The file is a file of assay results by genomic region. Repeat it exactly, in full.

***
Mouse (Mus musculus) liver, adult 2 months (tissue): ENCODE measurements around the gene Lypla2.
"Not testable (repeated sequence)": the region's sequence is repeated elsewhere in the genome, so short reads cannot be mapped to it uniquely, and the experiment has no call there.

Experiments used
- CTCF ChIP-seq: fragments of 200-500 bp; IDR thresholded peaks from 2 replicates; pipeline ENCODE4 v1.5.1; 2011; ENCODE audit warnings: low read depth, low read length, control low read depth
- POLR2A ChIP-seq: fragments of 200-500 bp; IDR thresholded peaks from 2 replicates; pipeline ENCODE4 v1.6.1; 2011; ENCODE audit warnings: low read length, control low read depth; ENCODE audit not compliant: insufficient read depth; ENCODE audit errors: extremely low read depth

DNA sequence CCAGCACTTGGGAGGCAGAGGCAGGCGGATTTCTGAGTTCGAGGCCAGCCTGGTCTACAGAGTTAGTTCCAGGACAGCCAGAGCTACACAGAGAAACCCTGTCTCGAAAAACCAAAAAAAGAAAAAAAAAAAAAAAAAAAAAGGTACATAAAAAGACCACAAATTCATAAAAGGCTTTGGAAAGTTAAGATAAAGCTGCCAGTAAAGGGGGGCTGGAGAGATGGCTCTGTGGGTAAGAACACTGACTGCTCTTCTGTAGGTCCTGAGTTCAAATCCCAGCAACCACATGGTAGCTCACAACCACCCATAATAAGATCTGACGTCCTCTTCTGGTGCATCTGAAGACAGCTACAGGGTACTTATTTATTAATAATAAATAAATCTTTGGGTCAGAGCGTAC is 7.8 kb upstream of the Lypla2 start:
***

Mouse (Mus musculus) liver, adult 2 months (tissue): ENCODE measurements around the gene Lypla2.
"Not testable (repeated sequence)": the region's sequence is repeated elsewhere in the genome, so short reads cannot be mapped to it uniquely, and the experiment has no call there.

Experiments used
- CTCF ChIP-seq: fragments of 200-500 bp; IDR thresholded peaks from 2 replicates; pipeline ENCODE4 v1.5.1; 2011; ENCODE audit warnings: low read depth, low read length, control low read depth
- POLR2A ChIP-seq: fragments of 200-500 bp; IDR thresholded peaks from 2 replicates; pipeline ENCODE4 v1.6.1; 2011; ENCODE audit warnings: low read length, control low read depth; ENCODE audit not compliant: insufficient read depth; ENCODE audit errors: extremely low read depth

DNA sequence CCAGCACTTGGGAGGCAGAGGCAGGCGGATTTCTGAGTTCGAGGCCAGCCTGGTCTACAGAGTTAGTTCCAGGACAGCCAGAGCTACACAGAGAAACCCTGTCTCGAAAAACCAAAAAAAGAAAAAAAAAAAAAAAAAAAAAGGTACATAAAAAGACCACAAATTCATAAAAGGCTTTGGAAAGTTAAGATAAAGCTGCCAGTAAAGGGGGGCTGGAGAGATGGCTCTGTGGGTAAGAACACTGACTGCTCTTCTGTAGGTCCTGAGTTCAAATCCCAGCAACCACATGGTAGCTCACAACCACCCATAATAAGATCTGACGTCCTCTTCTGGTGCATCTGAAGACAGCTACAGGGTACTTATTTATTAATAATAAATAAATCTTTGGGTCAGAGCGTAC is 7.8 kb upstream of the Lypla2 start: